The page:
9. Ferdinand V. Hayden, Sixth Annual Report of the United States Geological Survey of the Territories, Embracing Portions of Montana, Idaho, Wyoming, and Utah, (Washington: Government Printing Office, 1873), opposite p. 255.
11. Capt. William A. Jones, Report upon a Reconnaissance of Northwestern Wyoming, including Yellowstone National Park, Made in the Summer of 1873 (Washington: Government Printing Office, 1875), cartographic appendix.
14. Goetzmann, Exploration and Empire, pp. 408-409. Also see J. W. Barlow, Report of a Reconnaissance of the Basin of the Upper Yellowstone in 1871 (42nd Congress, 2nd Session, Senate Executive Document 66, 1872).
15. Montana Historical Society, F. Jay Haynes, Photographer (Helena: Montana Historical Society Press, 1981), pp. 11-13; Betts, Along the Ramparts, pp. 139-145; and for the pictures described, see Merrill G. Burlingame Special Collections 1878-1988, H-1044, H-1045, H-1236, H-1241, H-1242, H-1042, Montana Historical Society, Helena, Montana.
21. Jackson Hole Historical Society, Harrison Crandall, typescript, May, 1991, Obit, Jackson Hole Guide, Dec. 17, 1970; and Elizabeth Flood, "Harrison Crandall, photographer"; picture file, William H. Jackson at Grand Teton National Park dedication, 1929, 58.2207.01, QFL, Jackson Hole Historical Society and Museum, Jackson, Wyoming.
22. See Paul F. Healy, Cissy, A Biography of Eleanor M. "Cissy" Patterson (Garden City, NY: Doubleday & Co., 1966), p. 57. Also see Alice Albright Hoge, Cissy Patterson (New York: Random House, 1966) pp. 55-67.
24. Ansel Adams, An Autobiography (Boston: New York Graphic Society and Little Brown and Company, 1985), passim. Also see Jonathan Spaulding, Ansel Adams and the American Landscape, a Biography (Berkeley: University of California Press, 1995), passim.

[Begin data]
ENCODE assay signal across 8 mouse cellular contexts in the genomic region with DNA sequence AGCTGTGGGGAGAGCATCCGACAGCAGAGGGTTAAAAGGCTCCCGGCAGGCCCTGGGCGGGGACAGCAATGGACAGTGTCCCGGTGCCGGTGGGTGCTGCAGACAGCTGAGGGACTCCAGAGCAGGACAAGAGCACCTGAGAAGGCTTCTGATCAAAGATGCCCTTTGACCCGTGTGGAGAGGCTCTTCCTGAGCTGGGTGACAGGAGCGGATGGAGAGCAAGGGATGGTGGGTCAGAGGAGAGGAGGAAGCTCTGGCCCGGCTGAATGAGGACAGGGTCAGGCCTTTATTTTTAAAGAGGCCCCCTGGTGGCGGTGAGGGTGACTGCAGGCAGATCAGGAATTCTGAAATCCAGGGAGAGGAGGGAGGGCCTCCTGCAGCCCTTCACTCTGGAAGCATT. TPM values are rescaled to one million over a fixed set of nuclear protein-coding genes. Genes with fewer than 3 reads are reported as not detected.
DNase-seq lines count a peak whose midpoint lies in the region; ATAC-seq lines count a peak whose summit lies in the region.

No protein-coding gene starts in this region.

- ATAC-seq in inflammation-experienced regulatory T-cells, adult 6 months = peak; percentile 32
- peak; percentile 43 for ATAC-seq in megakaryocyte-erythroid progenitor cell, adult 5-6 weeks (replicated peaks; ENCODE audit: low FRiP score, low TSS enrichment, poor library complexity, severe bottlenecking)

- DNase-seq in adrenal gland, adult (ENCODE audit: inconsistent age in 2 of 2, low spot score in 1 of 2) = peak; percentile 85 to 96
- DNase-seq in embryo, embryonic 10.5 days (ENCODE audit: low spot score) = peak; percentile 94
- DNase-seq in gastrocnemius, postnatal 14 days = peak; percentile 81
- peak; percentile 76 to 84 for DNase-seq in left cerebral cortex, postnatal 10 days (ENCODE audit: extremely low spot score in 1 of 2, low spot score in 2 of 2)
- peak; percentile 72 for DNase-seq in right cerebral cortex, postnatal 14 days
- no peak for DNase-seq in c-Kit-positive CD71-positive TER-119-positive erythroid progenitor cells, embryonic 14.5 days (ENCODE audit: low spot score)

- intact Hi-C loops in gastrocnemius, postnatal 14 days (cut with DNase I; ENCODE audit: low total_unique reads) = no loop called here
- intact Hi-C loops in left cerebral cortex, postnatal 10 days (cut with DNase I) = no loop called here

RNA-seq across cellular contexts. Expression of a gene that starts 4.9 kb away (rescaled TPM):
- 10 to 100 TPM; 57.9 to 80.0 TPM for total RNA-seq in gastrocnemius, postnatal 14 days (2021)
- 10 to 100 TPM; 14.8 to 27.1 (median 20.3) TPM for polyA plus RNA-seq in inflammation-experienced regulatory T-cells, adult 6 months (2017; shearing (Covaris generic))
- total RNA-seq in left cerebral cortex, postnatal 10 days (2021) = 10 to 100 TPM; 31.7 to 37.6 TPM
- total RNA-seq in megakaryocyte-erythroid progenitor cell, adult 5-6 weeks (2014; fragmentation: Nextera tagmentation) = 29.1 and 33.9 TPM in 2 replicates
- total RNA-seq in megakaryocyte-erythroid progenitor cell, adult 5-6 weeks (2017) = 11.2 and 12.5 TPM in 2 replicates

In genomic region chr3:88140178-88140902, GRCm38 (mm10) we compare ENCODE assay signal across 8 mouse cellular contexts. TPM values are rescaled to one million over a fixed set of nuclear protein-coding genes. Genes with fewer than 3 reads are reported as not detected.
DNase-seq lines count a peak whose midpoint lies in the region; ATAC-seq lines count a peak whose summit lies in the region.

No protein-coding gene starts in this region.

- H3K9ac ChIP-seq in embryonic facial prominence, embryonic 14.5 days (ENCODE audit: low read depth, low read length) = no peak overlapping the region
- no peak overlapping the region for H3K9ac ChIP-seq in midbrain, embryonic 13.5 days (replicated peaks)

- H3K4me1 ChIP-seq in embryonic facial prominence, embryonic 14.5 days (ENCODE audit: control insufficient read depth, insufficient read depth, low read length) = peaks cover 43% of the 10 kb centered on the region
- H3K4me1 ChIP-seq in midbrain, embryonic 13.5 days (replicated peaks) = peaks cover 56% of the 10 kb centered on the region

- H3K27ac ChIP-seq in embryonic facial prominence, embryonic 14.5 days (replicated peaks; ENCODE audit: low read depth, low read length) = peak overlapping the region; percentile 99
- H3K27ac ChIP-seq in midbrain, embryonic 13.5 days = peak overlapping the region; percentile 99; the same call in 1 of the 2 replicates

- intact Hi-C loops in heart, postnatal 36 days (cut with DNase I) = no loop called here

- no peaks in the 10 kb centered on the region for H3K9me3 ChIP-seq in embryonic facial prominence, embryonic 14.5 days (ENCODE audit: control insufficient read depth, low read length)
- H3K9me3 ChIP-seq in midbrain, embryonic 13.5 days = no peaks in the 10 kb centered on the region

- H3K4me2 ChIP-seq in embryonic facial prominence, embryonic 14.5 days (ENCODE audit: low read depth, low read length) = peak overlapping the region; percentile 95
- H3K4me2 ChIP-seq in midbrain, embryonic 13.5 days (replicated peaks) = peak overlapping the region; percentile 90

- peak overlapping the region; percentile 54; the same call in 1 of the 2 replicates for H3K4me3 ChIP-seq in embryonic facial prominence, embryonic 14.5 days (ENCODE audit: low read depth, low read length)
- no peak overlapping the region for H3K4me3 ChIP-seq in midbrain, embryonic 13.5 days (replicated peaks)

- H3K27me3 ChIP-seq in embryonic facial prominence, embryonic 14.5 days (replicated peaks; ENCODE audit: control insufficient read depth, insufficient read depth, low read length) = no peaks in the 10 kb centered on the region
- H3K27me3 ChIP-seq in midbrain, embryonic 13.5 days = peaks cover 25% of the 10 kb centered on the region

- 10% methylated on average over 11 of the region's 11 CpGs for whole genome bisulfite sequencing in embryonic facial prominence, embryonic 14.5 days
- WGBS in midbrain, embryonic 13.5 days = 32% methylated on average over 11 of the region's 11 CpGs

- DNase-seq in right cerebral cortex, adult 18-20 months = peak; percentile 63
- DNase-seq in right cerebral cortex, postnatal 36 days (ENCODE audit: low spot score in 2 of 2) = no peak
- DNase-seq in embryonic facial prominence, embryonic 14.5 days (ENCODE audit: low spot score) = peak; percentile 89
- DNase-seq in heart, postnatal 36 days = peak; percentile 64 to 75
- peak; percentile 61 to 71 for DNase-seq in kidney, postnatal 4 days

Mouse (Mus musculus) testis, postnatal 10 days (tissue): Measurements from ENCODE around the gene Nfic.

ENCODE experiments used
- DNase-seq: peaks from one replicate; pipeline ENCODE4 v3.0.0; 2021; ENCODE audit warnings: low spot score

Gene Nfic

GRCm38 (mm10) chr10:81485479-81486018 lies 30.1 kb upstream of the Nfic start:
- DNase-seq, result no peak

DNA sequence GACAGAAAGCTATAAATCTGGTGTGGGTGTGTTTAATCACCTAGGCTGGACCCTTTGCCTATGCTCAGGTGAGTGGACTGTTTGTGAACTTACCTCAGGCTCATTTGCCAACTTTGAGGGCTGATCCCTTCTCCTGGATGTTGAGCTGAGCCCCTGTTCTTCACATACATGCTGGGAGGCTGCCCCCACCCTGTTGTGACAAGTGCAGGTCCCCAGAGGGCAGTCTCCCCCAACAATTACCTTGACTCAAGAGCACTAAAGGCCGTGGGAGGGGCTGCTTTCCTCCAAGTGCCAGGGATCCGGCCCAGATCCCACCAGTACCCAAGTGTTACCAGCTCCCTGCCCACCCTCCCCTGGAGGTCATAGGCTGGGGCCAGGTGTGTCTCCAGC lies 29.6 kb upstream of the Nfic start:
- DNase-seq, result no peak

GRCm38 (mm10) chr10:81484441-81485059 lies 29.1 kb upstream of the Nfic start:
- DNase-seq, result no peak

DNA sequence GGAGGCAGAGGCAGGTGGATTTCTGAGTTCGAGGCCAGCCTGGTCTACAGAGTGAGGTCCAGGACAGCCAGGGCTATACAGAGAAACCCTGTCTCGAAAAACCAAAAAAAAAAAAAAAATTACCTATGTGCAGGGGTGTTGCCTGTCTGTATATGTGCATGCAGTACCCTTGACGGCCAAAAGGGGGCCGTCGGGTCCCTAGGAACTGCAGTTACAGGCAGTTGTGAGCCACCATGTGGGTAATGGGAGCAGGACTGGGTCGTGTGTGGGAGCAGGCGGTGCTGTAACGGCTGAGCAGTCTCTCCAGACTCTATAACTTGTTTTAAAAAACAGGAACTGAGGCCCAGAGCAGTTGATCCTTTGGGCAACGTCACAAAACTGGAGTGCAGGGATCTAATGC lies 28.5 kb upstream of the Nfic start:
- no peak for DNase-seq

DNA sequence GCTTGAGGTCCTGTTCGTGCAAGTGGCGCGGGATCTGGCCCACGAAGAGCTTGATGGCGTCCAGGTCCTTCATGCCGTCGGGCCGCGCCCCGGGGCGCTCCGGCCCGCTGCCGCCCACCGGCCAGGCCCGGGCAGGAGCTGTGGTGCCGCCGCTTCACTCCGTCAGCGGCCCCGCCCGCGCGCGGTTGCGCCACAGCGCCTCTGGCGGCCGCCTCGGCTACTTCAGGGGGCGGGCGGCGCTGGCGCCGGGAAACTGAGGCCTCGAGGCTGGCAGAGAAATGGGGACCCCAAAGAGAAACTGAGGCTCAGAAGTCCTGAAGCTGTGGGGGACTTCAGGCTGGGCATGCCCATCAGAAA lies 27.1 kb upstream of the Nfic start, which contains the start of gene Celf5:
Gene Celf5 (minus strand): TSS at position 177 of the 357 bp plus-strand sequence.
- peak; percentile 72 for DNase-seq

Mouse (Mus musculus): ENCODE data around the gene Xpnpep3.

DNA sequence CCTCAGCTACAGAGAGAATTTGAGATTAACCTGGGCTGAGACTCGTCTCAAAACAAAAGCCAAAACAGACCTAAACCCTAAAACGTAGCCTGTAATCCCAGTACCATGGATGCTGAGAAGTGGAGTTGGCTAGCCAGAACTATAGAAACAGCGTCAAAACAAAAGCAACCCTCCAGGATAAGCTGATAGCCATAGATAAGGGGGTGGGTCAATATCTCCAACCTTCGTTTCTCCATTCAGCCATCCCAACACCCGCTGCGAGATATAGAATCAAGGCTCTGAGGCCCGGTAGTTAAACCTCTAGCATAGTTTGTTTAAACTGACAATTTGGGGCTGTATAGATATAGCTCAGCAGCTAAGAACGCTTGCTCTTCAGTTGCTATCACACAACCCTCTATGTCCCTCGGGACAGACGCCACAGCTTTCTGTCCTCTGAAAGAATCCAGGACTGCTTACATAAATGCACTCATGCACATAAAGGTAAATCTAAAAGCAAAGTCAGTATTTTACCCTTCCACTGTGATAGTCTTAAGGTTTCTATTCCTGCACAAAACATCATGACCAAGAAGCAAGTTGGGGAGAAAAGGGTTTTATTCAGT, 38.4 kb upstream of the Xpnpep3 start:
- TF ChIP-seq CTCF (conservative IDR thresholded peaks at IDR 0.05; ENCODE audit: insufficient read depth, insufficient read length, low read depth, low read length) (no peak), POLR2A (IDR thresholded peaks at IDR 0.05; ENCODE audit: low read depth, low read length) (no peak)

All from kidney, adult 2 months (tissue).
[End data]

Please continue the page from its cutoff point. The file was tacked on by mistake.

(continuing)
27. Peter Goin, Nuclear Landscapes (Baltimore: Johns Hopkins University Press, 1991), passim; Patrick Nagatani, Nuclear Enchantment (Albuquerque: University of New Mexico Press, 1991), passim; Richard Misrach, Bravo 20: The Bombing of the American West (Baltimore: Johns Hopkins University Press, 1990), passim; Mark Klett, Second View: The Rephotographic Survey Project (Albuquerque, University of New Mexico Press, 1984), passim; and Rick Dingus, The Photographic Artifacts of Timothy O'Sullivan (Albuquerque, University of New Mexico Press, 1982), passim, but see especially pp. 28-29.
36. National Inventory of American Paintings. A telephone conversation on August 4, 1997, with Dr. Nancy Anderson, Associate Curator of American Art at the National Gallery of Art and co-author with Linda Ferber of Albert Bierstadt: Art and Enterprise (New York: The Brooklyn Museum and Hudson Hills Press, 1990). Dr. Anderson, one of the major Bierstadt scholars, consulted her exhibition files on Bierstadt and together with Linda Ferber concluded that Bierstadt had never seen the Teton views that he painted, hence these are among his weakest works.
37. Thomas Moran, Field Notebook, Aug. 22-29, 1879 (MS Catalogue No. 1753, accession no. 114, History File, Grand Teton National Park Headquarters, Moose, Wyoming). This notebook was transcribed and published by park geologist Fritiof Fryxell. Also see "Thomas Morans Journey to the Tetons in 1879, Augustana Historical Society Publications (Rock Island, IL: Augustana Historical Society Publications), No. 2, 1932, pp. 7-12.
38. The most accessible reproductions of Moran's Teton watercolor sketches are in Peter Hassrick, Water Color Sketches of Thomas Moran, Yellowstone and Grand Teton National Parks (Yellowstone and Grand Teton Natural History Associations, 1991), and Carol Clark, Thomas Moran: Watercolors of the American West (Austin, TX: Amon Carter Museum and University of Texas Press, 1980), see especially pp. 54-56, 97. For Peter Moran's watercolor of the Tetons, made in 1879, see Patricia Trenton and Peter Hassrick, The Rocky Mountains: a Vision for Artists in the Nineteenth Century (Cody, WY: Buffalo Bill Historical Center and Norman: University of Oklahoma Press, 1983), p. 288. For dating Peter Moran's painting, see Robert P. Porter and Carroll D. Wright, Report on Indians Taxed and Indians Not Taxed in the United States (except Alaska) in the Eleventh Census 1890 (Washington, D.C.: Government Printing Office, 1894), pp. 628-630. For Moran's late oil paintings of the Tetons, see Nancy K. Anderson, Thomas Moran, catalogue, with contributions by Thomas P. Bruhn, Joni L. Klnsey, and Anne Morand, to accompany Thomas Moran Exhibition at the National Gallery of Art, September 24, 1997 (Washington, D.C., National Gallery of Art and New Haven and London: Yale University Press, 1997), pp. 150, 154, 155, 157.